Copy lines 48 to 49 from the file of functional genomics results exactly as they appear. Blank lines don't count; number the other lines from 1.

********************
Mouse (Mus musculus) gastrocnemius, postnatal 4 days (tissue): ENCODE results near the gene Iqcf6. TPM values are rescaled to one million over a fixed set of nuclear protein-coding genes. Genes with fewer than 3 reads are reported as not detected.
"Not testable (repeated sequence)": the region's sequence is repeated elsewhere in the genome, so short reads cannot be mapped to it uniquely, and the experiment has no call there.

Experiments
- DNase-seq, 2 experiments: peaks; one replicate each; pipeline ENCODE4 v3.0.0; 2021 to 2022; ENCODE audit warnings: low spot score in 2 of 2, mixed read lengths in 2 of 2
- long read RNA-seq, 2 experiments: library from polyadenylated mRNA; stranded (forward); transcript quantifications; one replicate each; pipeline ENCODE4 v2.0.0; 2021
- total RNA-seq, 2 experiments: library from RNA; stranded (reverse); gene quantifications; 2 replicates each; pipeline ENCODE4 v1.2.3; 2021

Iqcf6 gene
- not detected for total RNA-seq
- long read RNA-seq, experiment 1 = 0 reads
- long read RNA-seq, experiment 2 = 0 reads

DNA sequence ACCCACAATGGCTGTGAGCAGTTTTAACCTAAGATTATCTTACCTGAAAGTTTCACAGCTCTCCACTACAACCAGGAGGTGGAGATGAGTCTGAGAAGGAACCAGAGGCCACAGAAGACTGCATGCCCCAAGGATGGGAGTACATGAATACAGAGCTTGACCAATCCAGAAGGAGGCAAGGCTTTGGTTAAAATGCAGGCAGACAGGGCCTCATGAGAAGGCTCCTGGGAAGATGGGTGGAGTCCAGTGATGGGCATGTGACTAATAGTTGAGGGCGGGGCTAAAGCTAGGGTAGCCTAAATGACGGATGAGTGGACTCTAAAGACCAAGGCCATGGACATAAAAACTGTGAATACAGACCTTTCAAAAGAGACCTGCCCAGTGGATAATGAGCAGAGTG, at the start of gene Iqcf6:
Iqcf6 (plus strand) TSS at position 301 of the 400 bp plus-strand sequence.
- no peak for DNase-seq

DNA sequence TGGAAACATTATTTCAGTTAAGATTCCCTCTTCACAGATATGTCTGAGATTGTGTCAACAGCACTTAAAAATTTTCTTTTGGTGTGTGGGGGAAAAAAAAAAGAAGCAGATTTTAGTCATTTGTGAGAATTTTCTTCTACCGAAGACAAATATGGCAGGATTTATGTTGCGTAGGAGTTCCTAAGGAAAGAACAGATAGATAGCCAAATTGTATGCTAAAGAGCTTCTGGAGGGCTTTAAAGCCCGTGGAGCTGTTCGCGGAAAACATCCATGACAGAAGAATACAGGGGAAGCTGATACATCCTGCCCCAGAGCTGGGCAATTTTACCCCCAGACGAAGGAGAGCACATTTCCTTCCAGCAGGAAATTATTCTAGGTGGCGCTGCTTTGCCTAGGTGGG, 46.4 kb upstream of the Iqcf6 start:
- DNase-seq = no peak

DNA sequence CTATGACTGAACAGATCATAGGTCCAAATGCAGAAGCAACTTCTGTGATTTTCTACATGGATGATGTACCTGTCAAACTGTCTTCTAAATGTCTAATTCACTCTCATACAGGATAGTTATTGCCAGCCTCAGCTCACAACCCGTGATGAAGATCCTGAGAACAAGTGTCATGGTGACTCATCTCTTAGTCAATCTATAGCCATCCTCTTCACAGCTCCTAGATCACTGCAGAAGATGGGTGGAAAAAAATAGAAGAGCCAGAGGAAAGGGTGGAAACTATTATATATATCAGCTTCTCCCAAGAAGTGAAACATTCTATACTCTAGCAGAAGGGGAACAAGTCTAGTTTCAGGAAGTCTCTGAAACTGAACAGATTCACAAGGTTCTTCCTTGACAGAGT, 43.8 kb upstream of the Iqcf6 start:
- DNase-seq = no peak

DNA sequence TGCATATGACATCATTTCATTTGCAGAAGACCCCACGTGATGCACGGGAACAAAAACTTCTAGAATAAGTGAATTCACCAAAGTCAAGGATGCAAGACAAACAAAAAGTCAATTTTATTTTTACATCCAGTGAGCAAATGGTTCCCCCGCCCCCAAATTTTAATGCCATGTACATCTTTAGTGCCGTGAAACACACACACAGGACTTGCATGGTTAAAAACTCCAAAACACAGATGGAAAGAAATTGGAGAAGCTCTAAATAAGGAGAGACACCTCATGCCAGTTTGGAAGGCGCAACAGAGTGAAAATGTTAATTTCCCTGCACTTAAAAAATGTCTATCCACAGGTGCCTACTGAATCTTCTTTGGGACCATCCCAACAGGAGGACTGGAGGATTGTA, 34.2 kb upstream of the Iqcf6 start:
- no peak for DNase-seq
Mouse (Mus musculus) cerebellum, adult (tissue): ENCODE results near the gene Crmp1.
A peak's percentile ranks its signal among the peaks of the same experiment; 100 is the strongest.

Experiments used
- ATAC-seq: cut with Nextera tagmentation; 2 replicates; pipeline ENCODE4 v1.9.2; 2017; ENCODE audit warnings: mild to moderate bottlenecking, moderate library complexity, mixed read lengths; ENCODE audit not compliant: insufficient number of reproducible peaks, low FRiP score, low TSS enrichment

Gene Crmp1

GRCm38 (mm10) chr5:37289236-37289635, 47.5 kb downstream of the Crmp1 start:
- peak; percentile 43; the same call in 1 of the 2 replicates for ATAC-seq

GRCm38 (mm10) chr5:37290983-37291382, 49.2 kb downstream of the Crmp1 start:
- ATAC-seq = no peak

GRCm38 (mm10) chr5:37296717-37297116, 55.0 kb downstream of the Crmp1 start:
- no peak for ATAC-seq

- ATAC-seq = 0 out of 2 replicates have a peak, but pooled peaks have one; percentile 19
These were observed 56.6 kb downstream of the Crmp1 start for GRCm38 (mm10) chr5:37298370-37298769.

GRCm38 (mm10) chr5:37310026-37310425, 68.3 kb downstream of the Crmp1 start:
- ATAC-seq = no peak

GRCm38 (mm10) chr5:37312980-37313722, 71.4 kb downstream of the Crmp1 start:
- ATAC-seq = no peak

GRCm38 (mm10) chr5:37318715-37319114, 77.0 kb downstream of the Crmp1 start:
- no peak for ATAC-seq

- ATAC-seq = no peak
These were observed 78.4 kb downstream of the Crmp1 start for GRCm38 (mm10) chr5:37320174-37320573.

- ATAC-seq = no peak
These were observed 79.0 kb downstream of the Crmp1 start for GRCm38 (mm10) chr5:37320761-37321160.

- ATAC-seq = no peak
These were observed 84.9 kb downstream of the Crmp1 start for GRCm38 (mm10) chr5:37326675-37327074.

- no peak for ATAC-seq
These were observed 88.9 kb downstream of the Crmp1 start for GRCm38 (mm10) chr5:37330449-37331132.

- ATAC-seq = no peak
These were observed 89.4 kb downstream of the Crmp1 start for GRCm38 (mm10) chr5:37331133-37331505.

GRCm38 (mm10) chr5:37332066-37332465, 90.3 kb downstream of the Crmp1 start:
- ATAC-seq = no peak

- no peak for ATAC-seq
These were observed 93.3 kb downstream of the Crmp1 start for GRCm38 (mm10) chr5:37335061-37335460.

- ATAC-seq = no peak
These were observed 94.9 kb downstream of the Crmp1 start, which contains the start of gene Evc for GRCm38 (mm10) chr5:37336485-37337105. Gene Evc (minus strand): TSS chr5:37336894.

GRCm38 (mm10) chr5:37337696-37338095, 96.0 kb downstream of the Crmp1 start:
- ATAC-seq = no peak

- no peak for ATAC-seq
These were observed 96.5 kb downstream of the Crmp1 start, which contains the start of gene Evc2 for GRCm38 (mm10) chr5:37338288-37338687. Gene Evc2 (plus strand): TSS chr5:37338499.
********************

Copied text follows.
These were observed 89.4 kb downstream of the Crmp1 start for GRCm38 (mm10) chr5:37331133-37331505.

GRCm38 (mm10) chr5:37332066-37332465, 90.3 kb downstream of the Crmp1 start: